Update: First date turns into something a little more long term for Heath swans
Wallace has proved a big hit with the ponds' swan widow
31 March, 2020 — By Dan Carrier
IT has become a bright, white feathered beacon of hope in darker times – the story of two lonely swans on a Hampstead Heath pond finding true love together.
Last week, we reported how a widowed swan had found a possible partner after four years of being on her own – but swan experts were keeping a close eye on the pair to make sure the first blushes of true love did not wear off.
And this week we are delighted to report that the couple seem set for life after getting past a one week together milestone, a crucial period in the swan world where experts understand the relationship is no longer just a crush.
The widow lost her original other half in 2016 when he died after flying into a building; she has mourned ever since, refusing to settle down with another male.
Two weeks ago, the majestic creature went missing – prompting swan watchers to fear the worst.
The swan rescued from the roof of a nearby house
However, she was found on top of a roof a nearby house and Heath Rangers rescued her and took the creature to a swan sanctuary in Shepperton to recuperate.
It was here her beady eyes fastened on another swan recovering from injury – and the pair were so inseparable, swan volunteer Louisa Green and her colleagues took the decision to bring the pair back to the Heath tother and see if they were genuinely going to give a new relationship a go – or if this was something more like a one night stand.
Ms Green, a research scientist at the Royal Free Hospital, told the New Journal this week there was more good news.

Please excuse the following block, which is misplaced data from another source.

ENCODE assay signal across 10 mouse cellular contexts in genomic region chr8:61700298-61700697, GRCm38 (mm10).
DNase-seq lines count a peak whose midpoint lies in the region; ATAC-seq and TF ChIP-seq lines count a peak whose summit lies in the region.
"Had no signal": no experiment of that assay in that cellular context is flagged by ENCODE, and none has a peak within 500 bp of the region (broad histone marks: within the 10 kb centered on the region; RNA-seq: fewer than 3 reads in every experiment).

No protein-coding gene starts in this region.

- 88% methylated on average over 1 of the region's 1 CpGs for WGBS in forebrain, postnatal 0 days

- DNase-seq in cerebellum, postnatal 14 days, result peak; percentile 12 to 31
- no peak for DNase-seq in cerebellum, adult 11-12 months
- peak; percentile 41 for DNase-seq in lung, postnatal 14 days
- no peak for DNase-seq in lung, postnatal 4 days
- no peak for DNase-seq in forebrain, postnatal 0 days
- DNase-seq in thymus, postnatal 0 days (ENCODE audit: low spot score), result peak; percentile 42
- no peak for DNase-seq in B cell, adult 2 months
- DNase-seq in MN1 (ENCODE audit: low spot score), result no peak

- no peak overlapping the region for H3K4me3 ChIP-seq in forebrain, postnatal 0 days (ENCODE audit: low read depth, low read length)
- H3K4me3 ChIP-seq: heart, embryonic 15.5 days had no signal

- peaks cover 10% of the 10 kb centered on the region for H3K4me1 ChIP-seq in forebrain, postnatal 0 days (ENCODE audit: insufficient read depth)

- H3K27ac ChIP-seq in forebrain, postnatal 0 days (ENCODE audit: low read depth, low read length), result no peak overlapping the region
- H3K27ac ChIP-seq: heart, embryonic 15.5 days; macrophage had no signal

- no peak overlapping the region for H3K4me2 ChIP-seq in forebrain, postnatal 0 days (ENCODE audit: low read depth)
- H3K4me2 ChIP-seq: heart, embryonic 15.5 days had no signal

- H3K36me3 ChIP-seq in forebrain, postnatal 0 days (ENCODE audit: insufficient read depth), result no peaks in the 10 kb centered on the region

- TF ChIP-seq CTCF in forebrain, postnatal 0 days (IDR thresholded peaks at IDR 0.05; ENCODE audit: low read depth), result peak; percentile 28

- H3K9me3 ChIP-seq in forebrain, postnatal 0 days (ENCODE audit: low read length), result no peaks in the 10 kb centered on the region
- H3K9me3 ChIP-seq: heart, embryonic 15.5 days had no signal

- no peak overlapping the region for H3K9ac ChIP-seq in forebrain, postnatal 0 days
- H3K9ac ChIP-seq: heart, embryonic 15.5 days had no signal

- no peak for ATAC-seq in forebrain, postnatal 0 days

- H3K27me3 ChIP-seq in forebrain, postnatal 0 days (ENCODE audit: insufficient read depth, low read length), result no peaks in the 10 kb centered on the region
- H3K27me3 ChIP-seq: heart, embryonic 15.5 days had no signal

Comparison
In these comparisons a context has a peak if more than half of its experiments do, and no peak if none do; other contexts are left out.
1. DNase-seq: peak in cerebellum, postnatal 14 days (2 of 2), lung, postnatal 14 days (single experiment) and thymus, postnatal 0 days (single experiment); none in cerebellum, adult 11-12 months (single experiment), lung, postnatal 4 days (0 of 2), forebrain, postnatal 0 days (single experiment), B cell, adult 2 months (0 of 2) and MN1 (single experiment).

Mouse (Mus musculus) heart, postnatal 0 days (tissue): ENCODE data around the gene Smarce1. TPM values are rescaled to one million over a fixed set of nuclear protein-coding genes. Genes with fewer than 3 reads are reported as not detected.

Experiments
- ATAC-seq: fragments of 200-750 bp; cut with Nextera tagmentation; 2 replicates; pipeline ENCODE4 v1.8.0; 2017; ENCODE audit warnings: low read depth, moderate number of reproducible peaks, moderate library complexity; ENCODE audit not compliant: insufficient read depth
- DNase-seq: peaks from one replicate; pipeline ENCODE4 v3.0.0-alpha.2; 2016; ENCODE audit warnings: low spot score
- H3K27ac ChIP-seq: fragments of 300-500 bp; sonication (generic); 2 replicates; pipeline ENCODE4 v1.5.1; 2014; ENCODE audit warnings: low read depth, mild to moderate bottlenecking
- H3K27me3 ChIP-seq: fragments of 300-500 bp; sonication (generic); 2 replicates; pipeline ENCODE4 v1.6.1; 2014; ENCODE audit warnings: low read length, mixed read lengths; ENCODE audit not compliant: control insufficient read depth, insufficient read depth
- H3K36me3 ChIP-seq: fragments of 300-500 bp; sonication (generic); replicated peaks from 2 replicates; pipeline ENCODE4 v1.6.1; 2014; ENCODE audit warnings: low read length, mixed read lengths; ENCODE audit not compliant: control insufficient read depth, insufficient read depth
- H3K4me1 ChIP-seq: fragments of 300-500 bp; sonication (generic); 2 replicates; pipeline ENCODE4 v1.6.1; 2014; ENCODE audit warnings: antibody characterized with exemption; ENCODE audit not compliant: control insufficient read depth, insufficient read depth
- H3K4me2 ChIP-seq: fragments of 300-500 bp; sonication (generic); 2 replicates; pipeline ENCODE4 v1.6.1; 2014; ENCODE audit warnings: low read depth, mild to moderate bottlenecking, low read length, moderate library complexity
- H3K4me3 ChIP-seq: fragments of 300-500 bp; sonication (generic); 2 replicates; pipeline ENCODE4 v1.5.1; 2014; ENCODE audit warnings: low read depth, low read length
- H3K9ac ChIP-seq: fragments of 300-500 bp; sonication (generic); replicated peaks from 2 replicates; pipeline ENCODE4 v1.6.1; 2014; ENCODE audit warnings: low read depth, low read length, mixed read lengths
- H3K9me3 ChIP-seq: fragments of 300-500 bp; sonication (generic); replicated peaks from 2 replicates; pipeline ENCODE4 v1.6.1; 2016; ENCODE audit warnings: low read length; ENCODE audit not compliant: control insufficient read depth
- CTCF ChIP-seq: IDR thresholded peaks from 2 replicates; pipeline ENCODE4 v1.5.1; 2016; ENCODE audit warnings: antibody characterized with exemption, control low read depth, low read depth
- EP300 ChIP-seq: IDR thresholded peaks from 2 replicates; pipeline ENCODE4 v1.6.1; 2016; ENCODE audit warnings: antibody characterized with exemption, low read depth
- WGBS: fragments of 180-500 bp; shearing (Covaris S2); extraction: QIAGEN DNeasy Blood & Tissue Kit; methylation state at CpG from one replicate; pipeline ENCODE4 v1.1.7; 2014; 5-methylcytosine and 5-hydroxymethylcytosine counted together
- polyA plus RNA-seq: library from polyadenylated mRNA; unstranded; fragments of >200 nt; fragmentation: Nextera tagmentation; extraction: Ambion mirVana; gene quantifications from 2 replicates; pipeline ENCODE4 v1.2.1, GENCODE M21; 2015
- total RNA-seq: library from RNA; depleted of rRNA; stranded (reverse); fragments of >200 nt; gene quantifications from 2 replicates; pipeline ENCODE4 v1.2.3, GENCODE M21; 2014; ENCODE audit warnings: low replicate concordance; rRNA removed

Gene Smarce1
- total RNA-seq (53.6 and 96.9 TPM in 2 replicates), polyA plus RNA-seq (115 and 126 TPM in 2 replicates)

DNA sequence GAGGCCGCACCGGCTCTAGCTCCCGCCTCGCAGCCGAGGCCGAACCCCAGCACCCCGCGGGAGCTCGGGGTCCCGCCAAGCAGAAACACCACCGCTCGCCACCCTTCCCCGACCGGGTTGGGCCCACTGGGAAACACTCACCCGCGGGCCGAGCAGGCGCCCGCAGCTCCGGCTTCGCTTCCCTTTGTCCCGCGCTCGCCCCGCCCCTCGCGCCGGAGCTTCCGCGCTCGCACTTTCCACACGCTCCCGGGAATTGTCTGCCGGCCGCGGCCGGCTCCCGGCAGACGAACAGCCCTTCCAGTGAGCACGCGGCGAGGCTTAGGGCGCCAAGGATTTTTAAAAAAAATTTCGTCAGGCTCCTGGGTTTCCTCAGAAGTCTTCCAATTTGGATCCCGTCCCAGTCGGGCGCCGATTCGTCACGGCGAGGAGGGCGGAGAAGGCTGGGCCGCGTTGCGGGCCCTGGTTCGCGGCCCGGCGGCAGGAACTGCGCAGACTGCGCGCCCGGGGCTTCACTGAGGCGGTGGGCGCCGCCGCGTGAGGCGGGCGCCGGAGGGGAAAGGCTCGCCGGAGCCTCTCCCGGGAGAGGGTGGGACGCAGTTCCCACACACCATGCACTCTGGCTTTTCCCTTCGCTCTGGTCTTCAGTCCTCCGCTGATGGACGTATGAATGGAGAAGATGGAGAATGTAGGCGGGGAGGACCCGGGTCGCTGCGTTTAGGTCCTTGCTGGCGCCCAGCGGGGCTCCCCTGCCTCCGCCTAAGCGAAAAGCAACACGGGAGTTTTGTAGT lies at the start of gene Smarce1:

“Our long-term widow and her new mate – which we have named Wallace, as he originally came from Waltham Abbey – have now passed the critical one week time point. I am thrilled to be able to share the news that they were seen mating at the end of last week,” she said.
“There was no guarantee that he would stay in Hampstead given that the pair only met the night before at The Sanctuary. But they just seemed to form a connection over those few short hours and we were lucky that he was both well enough for release and did not have a mate waiting for him back in Waltham Abbey.
“Nevertheless, it was still a risk bringing him here – our widow could have chased him away, or he could have chased her and brought a new mate to her pond, or the pair could have flown off and left the Heath altogether. Generally, if any of these occur it tends to be within the first few days and certainly by the end of the first week. Now they have been in Hampstead for nine days and have been caught mating, we are all breathing a sigh of relief.”
The Heath widow had fled her usual spot on the Highgate ponds after another pair moved into the model boating lake. She is now settling in with Wallace on the Highgate Number One pond.
Ms Green added that she had been helped by readers of the New Journal.
“I’ve watched people on their one daily exercise session on the Heath do a double-take when they see two swans in the Highgate No. 1 pond after so many years of our widow being on her own,” she said.
“Most assume that she flew off and a new pair moved in, but each time I have re-told the story from two metres distance, I have seen something soften in people’s eyes.”
“I have been overwhelmed with feedback from readers telling me how the story has brought a tear to their eye, and it has been lovely to know that this pond romance has touched the hearts of so many during these uncertain times. I would like to say a huge thank you to the many who reached out and offered to be a part of a swan watch rota made up of New Journal readers whilst restrictions are in place.”
To help monitor the swans, contact: firstname.lastname@example.org.